Home > Education, International, Museums/Galleries > The World as They New It

The World as They New It

The Greeks and Romans laid the foundations of modern mapmaking, as a new exhibit in New York deftly shows.

By John Noble Wilford
The New York Times | Science Times | Printed October 1, 2013

 New York University/Institute for the Study of the Ancient World

http://isaw.nyu.edu/exhibitions/space/

If you have been fascinated by maps and studied them like history you will like this exhibit. I remember returning from Asia one day many years ago and  stopping in London to visit Jonathan Potter’s  shop and falling in love with Southeast Asia all over again after seeing his maps.  While I did some research I came across this website  by the University of Texas Perry – Castaneda Library Map Collection right here  in Austin where I live,  listing  dealers  worldwide for new and antique maps. 

http://www.lib.utexas.edu/maps/map_dealers.html

Long before people could look upon Earth from afar, completing a full orbit every 90 minutes, the Greeks and the Romans of antiquity had to struggle to understand their world’s size and shape. Their approaches differed: the philosophical Greeks, it has been said, measured the world by the stars; the practical, road-building Romans by milestones.

Strabo’s words will greet visitors to a new exhibition, “Measuring and Mapping Space: Geographic Knowledge in Greco-Roman Antiquity,” is showing now at the Institute for the Study of the Ancient World, at 15 East 84th Street in Manhattan. The show runs through Jan. 5.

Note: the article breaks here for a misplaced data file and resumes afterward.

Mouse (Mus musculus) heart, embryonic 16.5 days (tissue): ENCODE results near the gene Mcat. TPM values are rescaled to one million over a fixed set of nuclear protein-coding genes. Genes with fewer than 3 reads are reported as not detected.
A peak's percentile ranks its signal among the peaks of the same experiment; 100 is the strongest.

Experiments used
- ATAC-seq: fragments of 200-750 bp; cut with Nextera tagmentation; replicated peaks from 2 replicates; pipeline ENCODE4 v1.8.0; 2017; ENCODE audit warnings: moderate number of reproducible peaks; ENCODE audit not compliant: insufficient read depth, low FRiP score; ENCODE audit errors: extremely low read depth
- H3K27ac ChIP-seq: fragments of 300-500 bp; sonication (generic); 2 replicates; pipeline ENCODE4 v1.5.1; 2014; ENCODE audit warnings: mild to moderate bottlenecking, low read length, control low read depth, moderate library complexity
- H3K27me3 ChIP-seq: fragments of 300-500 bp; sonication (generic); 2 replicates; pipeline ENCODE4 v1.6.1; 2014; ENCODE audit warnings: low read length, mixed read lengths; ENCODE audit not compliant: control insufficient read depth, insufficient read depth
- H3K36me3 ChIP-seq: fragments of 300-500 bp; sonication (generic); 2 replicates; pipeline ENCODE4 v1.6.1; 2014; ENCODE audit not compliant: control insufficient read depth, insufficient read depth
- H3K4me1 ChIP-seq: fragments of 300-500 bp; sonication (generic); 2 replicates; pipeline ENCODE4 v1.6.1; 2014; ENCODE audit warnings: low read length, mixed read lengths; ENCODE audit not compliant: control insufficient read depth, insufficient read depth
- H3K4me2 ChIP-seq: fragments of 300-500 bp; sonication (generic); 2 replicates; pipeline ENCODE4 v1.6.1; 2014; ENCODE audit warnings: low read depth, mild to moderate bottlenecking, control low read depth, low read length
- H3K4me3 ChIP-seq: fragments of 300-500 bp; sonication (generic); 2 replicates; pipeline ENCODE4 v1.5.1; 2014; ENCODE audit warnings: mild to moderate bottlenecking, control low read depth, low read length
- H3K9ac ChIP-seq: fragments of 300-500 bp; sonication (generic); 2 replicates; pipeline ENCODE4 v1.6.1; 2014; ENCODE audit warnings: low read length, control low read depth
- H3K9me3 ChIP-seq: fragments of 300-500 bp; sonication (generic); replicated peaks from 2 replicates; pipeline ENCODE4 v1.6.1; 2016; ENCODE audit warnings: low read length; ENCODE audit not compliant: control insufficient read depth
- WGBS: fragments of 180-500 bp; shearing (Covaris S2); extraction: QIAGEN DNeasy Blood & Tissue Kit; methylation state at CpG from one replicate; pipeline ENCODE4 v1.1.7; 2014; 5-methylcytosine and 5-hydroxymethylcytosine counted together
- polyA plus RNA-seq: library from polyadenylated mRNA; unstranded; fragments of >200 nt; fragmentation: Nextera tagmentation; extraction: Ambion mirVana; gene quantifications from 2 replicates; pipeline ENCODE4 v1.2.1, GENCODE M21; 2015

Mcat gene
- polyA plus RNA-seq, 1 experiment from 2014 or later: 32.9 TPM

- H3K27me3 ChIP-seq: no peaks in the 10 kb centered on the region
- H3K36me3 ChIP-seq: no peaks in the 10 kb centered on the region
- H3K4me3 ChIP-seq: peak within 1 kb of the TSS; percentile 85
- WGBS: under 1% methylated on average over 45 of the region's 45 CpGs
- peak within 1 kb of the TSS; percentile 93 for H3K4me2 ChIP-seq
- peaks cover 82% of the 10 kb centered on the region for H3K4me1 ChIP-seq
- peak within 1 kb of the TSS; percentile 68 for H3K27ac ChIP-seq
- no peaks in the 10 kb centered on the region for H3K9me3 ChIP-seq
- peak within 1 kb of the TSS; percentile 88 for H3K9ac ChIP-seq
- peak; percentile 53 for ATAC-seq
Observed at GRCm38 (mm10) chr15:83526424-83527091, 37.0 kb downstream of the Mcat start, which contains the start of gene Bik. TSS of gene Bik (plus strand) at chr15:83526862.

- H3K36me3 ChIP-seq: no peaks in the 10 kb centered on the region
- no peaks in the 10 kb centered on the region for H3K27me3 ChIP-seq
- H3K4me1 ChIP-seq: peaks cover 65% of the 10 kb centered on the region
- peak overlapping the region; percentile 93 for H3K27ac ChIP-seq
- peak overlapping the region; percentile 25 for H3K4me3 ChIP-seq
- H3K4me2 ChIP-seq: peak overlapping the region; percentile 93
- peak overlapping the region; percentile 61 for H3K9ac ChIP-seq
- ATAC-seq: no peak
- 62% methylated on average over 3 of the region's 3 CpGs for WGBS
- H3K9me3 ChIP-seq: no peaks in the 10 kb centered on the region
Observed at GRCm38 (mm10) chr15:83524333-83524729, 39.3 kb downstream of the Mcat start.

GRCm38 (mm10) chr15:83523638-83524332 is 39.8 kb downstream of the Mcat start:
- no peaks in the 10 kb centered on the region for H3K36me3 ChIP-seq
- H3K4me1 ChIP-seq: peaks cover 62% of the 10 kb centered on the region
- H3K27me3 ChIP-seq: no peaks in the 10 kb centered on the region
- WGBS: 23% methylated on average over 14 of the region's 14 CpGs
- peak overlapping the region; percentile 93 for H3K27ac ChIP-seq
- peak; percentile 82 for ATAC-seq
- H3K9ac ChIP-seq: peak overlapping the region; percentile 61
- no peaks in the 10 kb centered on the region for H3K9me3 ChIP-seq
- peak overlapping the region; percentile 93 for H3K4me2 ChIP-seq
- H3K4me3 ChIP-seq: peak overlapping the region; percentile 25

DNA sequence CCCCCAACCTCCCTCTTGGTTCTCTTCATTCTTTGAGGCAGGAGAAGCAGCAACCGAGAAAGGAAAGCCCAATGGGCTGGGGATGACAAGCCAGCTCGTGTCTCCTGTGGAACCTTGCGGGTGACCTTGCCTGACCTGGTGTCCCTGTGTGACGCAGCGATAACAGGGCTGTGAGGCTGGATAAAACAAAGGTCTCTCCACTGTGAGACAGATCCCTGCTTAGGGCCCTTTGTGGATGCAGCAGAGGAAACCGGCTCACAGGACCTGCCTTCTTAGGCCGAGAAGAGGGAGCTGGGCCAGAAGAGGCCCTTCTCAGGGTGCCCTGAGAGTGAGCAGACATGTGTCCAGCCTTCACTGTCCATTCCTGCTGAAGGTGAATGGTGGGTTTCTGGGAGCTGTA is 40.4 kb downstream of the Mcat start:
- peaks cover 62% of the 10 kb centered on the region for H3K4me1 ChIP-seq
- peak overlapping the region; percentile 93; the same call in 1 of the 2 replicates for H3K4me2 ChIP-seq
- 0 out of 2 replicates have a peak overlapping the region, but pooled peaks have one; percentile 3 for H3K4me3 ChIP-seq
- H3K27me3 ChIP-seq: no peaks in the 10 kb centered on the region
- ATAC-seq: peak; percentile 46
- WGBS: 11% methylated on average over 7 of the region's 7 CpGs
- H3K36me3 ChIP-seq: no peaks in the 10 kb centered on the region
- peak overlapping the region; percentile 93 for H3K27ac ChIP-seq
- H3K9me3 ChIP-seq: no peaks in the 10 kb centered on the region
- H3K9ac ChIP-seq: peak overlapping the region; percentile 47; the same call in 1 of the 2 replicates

Roger S. Bagnall, director of the institute, an affiliate of New York University, said the exhibition would not only cross ancient borders and cultures but also modern disciplines. “Our exhibitions and digital teams,” he said, “present a 21st-century approach to the ancient mentality concerning geographic space and how it is represented.”

The show brings together more than 40 objects that provide an overview of Greco-Roman geographical thinking — art and pottery, as well as maps based on classical texts. (Hardly any original maps survive; the ones in the exhibition were created in the Middle Ages and the Renaissance from Greek and Roman descriptions.)

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Read the full article in The New York Times.

Cheers,

Elisabeth and  Natalie

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